Impact of Oil-Contaminated Floodwater on Building Materials
At Tuskegee University (TU), where my colleagues and I teach and do research in the College of Engineering, we’ve learned a lot about how building materials respond to water damage and how to remediate that damage. But what about building materials exposed to contaminated water? It’s rare that floodwater contains just water.
The initial flood damage resistance work performed at TU focused on the ability of common construction materials to withstand the impacts of wetting and drying associated with exposure to flooding (see “After the Flood—There’s Hope,” HE Sept/Oct ’04, p. 18, and “Flood Testing Gets a Reality Check,” HE July/Aug ’06, p. 18). The work at TU provided a scientific basis for updating FEMA’s Technical Bulletin No. 2 (TB-2) and was used to substantiate changes to the 2015 International Residential Code (IRC) concerning construction below the base flood elevation (BFE).
Gypsum Interior Wall
Gypsum Exterior Wall
Table 1. Bioremediation Product Effectiveness
However, experience from actual floods has shown that materials that “pass” by withstanding wetting and drying can “fail” when other factors, such as exposure to polluted floodwater or residual mold development, are considered.
In 2010–12, as part of a project sponsored by the Southeast Region Research Initiative, we, along with colleagues at Mississippi State University, examined the interaction of engine oil (SAE 10W-30) in water with concrete blocks, oriented strand board (OSB) sheathing, sawn lumber in the form of 2 x 4 studs, gypsum wallboard used for both interior and exterior walls, and fiberglass batt insulation. We completed additional follow-up studies on concrete block in late 2013.
One of our goals was to identify the extent and location of chemical pollutants (represented by engine oil) found in floods in selected building materials and systems. Another goal was to evaluate the effectiveness of various potential remediation strategies on contaminated materials.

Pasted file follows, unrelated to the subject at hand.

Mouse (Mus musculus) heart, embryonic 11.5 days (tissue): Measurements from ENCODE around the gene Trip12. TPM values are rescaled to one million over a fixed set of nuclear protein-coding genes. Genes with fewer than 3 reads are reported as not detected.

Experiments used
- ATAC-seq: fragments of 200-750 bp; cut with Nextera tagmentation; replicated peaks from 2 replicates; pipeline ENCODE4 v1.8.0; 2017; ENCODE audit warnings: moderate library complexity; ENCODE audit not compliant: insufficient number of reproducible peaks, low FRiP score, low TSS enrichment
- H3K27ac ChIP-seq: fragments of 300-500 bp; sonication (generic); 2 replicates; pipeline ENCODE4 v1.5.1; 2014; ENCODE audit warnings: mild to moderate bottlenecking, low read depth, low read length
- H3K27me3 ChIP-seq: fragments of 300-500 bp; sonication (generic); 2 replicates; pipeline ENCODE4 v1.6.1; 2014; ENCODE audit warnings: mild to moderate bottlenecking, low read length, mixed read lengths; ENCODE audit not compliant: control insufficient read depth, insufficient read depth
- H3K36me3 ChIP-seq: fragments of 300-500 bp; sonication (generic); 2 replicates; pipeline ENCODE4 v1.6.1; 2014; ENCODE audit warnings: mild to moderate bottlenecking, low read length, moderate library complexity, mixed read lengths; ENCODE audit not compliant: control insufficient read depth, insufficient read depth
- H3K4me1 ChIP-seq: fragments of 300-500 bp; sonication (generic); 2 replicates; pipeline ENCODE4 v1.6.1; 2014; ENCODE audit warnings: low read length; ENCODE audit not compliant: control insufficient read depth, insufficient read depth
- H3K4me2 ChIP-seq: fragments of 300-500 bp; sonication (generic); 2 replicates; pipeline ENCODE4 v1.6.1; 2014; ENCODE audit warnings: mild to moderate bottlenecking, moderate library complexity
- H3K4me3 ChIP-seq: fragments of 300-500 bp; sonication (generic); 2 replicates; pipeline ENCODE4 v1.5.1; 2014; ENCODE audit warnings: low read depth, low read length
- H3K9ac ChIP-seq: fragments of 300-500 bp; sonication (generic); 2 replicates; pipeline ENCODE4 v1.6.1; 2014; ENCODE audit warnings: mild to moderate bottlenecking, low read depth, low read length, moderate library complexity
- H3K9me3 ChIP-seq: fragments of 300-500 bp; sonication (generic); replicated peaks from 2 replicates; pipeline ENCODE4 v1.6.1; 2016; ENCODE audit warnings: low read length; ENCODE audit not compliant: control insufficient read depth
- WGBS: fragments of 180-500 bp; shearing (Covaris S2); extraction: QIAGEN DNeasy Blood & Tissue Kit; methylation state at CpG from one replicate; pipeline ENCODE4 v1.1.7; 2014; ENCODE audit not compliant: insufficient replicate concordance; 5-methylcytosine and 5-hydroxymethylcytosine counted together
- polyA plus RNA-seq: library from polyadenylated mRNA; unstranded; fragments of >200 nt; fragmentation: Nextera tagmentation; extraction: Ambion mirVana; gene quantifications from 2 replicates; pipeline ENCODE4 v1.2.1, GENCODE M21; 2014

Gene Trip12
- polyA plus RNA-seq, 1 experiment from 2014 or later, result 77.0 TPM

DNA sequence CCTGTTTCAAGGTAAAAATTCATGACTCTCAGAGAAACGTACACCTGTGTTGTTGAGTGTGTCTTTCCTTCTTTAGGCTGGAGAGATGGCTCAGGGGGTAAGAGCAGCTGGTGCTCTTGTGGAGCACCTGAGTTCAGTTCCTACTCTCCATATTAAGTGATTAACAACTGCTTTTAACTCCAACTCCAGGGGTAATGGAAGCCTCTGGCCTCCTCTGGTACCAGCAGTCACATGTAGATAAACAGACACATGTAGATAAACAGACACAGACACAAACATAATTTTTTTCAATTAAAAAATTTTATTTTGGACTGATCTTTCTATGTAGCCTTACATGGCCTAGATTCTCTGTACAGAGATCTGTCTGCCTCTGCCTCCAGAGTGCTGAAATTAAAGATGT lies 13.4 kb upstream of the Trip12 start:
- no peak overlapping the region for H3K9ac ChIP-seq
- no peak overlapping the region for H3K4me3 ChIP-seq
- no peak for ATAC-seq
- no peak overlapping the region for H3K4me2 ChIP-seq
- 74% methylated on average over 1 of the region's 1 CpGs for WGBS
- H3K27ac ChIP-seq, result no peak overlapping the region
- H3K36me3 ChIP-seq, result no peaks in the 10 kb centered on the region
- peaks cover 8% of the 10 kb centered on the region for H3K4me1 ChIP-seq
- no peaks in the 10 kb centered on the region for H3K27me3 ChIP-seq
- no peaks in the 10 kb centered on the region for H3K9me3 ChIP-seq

Understanding the impact of contaminants on the performance of building materials is critical, because materials that can withstand the wetting and drying cycle (for example, concrete block) can become a potential health hazard when contaminated by petroleum products. Therefore they become an unacceptable material unless a satisfactory remediation strategy is found.
Our work was done in laboratory tests that simulated flooding conditions. For all the materials tested, oil-contaminated floodwater was initially simulated using 0.5% engine oil by volume in a filtered tap water mixture. Follow-up tests with the concrete blocks used higher percentages (2%, 10%, and 100%) of oil, in order to study the effect of oil concentration on the absorption mechanism. The results discussed here are for the 2% oil/water mixtures.
We placed samples of each material in 5-gallon holding tanks that contained the appropriate amount of engine oil. Samples were tied down, when necessary, to prevent floating.
The samples remained in the tanks for three days. The oil-water mixture was then removed via transfer tubes. Wall sections were monitored for oil before disassembling. Exposed surfaces were visually inspected after draining and were monitored throughout the drying period. After another five days, samples were cut from the wall sections for analysis. These samples were labeled “wet.” Another set of samples was taken after five weeks’ drying time. This period of time was chosen to simulate the wait time that may occur after flooding before a structure is available for reentry. These samples were labeled “dry.”
Before we placed the concrete blocks in the holding tanks, we applied two coats of latex paint to all of them. We painted some on all four sides and others only on the two narrow sides. This was done because exposed concrete block in houses can be either painted or unpainted. After painting, the blocks were placed in the 5-gallon holding tanks and tested in the same way as the wall sections.